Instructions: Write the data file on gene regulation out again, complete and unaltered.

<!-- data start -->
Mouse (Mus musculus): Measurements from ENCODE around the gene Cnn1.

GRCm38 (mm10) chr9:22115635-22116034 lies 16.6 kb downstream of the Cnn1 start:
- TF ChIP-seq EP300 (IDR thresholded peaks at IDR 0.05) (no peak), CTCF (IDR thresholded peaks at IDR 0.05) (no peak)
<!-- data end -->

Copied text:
Mouse (Mus musculus): Measurements from ENCODE around the gene Cnn1.

GRCm38 (mm10) chr9:22115635-22116034 lies 16.6 kb downstream of the Cnn1 start:
- TF ChIP-seq EP300 (IDR thresholded peaks at IDR 0.05) (no peak), CTCF (IDR thresholded peaks at IDR 0.05) (no peak)